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See also: Grame and gräme


Alternative forms[edit]

Etymology 1[edit]

From Middle English grame, gram, grome, from Old English grama (rage, anger, trouble, devil, demon), from Proto-Germanic *gramô (anger), *gramaz (fiend, enemy), from Proto-Indo-European *gʰrem- (to rub, grind, scrape). Cognate with Middle Low German gram (anger), German Gram (grief, sorrow), Old Danish gram (devil), Icelandic gramir, gröm (fiends, demons). Related to gram (angry, adj), grim.


grame (uncountable)

  1. (obsolete) Anger; wrath; scorn; bitterness; repugnance.
  2. (obsolete) Sorrow; grief; misery.

Etymology 2[edit]

From Middle English gramen, gramien, from Old English gramian, gremian (to anger, enrage), from Proto-Germanic *gramjaną (to grill, vex, irritate, grieve), from Proto-Indo-European *gʰrem- (to rub, grind, scrape). Cognate with German grämen (to grieve), Danish græmme (to grieve), Swedish gräma (to grieve, mortify, vex).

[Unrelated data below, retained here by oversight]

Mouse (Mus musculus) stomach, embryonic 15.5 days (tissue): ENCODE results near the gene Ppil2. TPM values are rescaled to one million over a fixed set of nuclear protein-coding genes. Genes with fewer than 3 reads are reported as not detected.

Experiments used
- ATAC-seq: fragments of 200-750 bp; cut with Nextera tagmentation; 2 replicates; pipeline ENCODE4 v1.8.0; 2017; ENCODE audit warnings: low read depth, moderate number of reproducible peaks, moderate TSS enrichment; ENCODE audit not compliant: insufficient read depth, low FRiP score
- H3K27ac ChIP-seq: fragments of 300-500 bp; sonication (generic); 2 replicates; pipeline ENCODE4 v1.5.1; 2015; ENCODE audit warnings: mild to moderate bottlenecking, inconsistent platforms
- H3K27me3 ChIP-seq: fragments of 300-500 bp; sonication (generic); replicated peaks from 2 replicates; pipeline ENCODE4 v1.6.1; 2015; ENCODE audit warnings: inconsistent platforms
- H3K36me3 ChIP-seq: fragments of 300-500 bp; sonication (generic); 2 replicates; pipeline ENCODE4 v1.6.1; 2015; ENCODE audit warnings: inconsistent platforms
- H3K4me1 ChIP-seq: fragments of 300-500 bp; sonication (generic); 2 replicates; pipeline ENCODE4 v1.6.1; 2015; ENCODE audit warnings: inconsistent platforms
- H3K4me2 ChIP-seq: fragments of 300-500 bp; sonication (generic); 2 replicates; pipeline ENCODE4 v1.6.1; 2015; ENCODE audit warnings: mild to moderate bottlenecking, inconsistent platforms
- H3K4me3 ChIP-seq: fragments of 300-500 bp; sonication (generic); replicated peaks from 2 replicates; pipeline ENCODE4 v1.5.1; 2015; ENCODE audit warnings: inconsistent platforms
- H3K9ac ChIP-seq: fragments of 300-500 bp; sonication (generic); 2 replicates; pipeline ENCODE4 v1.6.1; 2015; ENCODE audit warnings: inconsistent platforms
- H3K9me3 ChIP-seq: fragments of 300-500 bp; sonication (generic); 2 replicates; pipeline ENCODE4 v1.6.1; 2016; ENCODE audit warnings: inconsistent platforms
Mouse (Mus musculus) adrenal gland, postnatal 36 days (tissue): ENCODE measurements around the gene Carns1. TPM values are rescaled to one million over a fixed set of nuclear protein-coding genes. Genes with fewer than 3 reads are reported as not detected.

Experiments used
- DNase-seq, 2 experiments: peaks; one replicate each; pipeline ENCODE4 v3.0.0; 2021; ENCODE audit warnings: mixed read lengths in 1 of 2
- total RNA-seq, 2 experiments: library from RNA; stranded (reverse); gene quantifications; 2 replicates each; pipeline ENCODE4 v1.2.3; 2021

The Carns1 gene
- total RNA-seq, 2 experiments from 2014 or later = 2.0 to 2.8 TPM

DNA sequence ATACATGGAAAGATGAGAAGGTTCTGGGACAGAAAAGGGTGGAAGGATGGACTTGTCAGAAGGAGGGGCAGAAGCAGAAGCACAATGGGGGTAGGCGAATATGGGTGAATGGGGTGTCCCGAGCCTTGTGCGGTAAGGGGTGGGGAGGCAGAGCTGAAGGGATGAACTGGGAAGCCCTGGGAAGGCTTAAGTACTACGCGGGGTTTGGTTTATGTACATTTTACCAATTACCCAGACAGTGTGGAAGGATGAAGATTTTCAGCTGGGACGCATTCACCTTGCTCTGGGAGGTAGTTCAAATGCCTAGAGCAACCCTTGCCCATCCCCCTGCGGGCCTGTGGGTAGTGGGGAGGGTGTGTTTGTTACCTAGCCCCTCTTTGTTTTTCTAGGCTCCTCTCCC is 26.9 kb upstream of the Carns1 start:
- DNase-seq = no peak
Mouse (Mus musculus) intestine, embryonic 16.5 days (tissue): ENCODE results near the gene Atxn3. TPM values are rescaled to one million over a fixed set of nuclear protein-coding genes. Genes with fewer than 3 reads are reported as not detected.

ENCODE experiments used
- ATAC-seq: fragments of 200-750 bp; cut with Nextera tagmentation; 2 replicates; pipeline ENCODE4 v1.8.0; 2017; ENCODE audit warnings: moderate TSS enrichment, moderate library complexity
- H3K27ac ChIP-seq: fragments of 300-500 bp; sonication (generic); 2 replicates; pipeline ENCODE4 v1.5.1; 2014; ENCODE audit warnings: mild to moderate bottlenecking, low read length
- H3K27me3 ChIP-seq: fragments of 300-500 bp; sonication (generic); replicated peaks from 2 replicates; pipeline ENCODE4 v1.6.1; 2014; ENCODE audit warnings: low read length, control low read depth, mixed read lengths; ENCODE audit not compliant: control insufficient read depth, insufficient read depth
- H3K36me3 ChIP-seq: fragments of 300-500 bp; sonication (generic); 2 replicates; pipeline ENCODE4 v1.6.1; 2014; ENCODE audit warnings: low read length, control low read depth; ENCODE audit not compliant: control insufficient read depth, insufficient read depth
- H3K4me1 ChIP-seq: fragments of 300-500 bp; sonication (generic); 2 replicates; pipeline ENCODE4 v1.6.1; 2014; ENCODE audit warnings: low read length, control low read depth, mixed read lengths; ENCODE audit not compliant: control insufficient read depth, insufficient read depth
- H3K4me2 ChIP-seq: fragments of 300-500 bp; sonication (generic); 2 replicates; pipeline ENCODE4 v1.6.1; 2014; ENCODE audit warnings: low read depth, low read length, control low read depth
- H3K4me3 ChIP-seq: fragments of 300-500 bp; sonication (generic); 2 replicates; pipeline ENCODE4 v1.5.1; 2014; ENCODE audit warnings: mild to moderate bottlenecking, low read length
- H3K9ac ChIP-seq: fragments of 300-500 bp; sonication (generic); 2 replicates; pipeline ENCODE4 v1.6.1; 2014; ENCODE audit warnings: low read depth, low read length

grame (third-person singular simple present grames, present participle graming, simple past and past participle gramed)

  1. (transitive, obsolete) To vex; grill; make angry or sorry.
    • 1888, Henry Macaulay Fitzgibbon, Early English and Scottish Poetry, 1250-1600, page 235:
      Men may leave all games, / That sailën to St James; / For many a man it grames / When they begin to sail.
      For when they have take the sea, / At Sandwich, or at Winchelsea, / At Bristol, or where that it may be, / Their hearts begin to fail.
  2. (intransitive, obsolete) To grieve; to be sorry; to fret; to be vexed or displeased.
    • 1526, John Skelton, Magnyfycence (1864):
      The crane and the curlewe thereat gan to grame.
Related terms[edit]




  • IPA(key): /ˈɡ
  • Rhymes: -ame
  • Hyphenation: grà‧me



  1. feminine plural of gramo